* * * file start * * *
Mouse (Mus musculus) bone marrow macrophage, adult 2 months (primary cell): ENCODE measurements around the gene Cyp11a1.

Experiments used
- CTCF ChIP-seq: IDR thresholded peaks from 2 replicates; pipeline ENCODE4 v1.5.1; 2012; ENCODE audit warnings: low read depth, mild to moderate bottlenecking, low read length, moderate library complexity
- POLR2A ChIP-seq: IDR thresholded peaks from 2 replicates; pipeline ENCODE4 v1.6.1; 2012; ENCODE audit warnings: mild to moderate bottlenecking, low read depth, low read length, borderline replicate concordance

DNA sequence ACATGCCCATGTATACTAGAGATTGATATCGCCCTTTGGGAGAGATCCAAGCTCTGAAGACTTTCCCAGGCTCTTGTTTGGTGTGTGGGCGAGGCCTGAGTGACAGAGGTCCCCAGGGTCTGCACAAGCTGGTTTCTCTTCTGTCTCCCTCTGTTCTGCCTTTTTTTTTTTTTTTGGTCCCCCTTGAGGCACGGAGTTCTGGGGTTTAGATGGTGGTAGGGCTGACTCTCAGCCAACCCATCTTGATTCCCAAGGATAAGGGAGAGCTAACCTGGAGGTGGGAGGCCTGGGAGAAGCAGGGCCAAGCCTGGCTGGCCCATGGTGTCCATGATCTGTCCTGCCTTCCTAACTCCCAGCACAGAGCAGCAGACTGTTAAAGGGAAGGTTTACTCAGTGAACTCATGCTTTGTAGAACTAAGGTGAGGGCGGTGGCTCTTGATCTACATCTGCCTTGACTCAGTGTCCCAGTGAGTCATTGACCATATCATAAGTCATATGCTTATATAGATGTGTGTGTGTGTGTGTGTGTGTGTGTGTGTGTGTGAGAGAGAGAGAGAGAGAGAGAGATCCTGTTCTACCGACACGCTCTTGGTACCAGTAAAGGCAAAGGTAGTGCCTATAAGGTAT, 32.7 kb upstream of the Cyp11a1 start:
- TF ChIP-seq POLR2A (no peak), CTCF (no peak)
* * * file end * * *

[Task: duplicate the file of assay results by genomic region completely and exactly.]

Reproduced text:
Mouse (Mus musculus) bone marrow macrophage, adult 2 months (primary cell): ENCODE measurements around the gene Cyp11a1.

Experiments used
- CTCF ChIP-seq: IDR thresholded peaks from 2 replicates; pipeline ENCODE4 v1.5.1; 2012; ENCODE audit warnings: low read depth, mild to moderate bottlenecking, low read length, moderate library complexity
- POLR2A ChIP-seq: IDR thresholded peaks from 2 replicates; pipeline ENCODE4 v1.6.1; 2012; ENCODE audit warnings: mild to moderate bottlenecking, low read depth, low read length, borderline replicate concordance

DNA sequence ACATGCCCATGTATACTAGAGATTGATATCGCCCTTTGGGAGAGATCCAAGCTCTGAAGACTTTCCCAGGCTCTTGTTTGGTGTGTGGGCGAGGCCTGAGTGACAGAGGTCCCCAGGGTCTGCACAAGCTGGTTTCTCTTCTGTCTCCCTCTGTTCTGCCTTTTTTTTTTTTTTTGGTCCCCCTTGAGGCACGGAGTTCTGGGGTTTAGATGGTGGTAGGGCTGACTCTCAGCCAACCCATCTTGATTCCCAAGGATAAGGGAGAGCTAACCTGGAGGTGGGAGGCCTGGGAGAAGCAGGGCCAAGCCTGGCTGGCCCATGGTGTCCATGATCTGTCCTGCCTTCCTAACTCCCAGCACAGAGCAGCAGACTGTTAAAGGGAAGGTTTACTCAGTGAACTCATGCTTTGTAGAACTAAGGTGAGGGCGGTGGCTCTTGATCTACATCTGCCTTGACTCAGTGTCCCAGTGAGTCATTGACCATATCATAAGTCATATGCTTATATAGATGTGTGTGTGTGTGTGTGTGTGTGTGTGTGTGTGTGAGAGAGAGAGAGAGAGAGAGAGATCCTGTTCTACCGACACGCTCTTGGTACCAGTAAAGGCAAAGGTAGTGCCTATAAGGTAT, 32.7 kb upstream of the Cyp11a1 start:
- TF ChIP-seq POLR2A (no peak), CTCF (no peak)